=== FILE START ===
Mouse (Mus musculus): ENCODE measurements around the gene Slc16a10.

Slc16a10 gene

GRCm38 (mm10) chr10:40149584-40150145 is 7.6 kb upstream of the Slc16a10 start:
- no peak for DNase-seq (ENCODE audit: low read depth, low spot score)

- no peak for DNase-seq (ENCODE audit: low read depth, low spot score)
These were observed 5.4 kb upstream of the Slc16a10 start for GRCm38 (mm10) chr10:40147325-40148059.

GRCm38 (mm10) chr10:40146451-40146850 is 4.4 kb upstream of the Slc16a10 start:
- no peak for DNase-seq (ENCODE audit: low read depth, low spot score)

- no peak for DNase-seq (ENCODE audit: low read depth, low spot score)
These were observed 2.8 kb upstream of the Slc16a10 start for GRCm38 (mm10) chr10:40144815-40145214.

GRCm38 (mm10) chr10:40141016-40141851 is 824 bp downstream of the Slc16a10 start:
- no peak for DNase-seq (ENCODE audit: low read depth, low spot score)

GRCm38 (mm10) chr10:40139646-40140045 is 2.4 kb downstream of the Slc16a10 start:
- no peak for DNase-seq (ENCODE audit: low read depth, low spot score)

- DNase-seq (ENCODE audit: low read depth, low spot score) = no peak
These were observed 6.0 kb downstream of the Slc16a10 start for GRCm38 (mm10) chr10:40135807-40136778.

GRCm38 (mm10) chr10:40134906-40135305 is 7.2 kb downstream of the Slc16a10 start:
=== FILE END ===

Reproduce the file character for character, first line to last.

Mouse (Mus musculus): ENCODE measurements around the gene Slc16a10.

Slc16a10 gene

GRCm38 (mm10) chr10:40149584-40150145 is 7.6 kb upstream of the Slc16a10 start:
- no peak for DNase-seq (ENCODE audit: low read depth, low spot score)

- no peak for DNase-seq (ENCODE audit: low read depth, low spot score)
These were observed 5.4 kb upstream of the Slc16a10 start for GRCm38 (mm10) chr10:40147325-40148059.

GRCm38 (mm10) chr10:40146451-40146850 is 4.4 kb upstream of the Slc16a10 start:
- no peak for DNase-seq (ENCODE audit: low read depth, low spot score)

- no peak for DNase-seq (ENCODE audit: low read depth, low spot score)
These were observed 2.8 kb upstream of the Slc16a10 start for GRCm38 (mm10) chr10:40144815-40145214.

GRCm38 (mm10) chr10:40141016-40141851 is 824 bp downstream of the Slc16a10 start:
- no peak for DNase-seq (ENCODE audit: low read depth, low spot score)

GRCm38 (mm10) chr10:40139646-40140045 is 2.4 kb downstream of the Slc16a10 start:
- no peak for DNase-seq (ENCODE audit: low read depth, low spot score)

- DNase-seq (ENCODE audit: low read depth, low spot score) = no peak
These were observed 6.0 kb downstream of the Slc16a10 start for GRCm38 (mm10) chr10:40135807-40136778.

GRCm38 (mm10) chr10:40134906-40135305 is 7.2 kb downstream of the Slc16a10 start: